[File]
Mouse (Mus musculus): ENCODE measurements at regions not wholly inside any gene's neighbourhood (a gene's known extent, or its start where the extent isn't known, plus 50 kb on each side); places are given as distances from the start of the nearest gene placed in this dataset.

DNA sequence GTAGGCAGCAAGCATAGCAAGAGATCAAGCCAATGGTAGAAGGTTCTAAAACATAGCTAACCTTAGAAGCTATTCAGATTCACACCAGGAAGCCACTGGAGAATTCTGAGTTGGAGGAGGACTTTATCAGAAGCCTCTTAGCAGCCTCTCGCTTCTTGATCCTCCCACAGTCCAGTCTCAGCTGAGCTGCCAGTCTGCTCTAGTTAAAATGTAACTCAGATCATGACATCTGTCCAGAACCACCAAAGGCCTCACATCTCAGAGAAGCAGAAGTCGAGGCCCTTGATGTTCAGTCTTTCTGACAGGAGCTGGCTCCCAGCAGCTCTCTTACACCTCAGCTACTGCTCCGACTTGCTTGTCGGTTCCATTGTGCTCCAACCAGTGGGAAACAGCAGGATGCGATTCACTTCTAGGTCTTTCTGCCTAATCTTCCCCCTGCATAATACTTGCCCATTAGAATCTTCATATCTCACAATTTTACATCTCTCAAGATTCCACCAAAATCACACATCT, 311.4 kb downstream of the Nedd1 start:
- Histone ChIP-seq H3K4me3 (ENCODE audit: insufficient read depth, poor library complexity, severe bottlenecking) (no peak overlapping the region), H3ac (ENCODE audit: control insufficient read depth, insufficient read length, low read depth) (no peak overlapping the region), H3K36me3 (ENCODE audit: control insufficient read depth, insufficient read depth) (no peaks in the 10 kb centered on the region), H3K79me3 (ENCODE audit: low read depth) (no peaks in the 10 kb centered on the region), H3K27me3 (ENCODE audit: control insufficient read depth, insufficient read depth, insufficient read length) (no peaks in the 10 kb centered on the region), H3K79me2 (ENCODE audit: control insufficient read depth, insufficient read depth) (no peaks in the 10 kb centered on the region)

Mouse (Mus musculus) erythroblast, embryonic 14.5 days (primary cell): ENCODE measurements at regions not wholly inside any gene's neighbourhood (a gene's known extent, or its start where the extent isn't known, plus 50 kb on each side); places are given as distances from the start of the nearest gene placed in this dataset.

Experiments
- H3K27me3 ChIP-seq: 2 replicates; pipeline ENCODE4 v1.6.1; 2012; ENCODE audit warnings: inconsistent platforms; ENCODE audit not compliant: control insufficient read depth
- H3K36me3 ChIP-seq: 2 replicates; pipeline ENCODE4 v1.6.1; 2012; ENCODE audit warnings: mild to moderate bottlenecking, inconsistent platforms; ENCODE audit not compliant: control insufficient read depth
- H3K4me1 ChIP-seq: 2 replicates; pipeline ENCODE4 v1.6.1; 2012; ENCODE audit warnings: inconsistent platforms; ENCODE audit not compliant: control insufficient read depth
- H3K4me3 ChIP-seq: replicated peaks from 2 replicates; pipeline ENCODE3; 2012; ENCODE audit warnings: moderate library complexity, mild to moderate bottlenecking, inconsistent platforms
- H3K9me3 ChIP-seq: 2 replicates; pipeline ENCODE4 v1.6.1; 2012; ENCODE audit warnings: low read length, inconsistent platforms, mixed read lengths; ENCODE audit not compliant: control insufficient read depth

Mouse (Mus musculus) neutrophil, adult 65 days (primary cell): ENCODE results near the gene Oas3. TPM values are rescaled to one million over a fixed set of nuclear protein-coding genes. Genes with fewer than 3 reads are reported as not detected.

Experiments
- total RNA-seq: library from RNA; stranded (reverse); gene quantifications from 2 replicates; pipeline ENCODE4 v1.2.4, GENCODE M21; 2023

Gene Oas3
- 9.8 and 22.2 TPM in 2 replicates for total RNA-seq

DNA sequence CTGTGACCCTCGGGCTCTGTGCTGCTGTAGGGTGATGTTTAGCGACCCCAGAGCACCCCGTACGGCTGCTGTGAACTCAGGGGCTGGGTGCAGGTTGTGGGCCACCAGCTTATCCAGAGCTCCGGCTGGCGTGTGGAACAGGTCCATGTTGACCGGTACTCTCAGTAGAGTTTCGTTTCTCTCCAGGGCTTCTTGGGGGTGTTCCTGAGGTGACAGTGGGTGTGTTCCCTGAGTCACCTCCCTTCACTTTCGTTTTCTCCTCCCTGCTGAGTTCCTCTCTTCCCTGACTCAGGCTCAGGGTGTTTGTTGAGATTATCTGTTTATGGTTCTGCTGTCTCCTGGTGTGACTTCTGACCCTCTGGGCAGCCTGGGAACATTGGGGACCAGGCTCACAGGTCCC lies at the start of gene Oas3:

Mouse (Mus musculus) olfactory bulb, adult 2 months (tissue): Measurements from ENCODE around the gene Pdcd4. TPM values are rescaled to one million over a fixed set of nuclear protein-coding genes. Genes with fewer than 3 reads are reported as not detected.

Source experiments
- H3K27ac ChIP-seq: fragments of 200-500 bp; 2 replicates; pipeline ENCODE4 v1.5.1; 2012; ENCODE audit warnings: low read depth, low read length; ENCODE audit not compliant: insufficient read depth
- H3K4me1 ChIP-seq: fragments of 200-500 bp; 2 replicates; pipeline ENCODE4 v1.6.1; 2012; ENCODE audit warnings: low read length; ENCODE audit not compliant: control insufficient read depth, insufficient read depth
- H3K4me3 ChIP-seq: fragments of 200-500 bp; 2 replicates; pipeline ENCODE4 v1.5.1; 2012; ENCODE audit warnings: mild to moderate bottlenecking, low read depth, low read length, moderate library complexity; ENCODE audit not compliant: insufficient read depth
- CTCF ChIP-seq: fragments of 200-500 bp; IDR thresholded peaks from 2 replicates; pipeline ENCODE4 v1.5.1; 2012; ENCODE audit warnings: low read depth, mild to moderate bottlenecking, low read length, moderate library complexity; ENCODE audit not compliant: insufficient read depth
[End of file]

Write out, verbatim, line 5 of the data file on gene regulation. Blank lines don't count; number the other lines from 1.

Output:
Experiments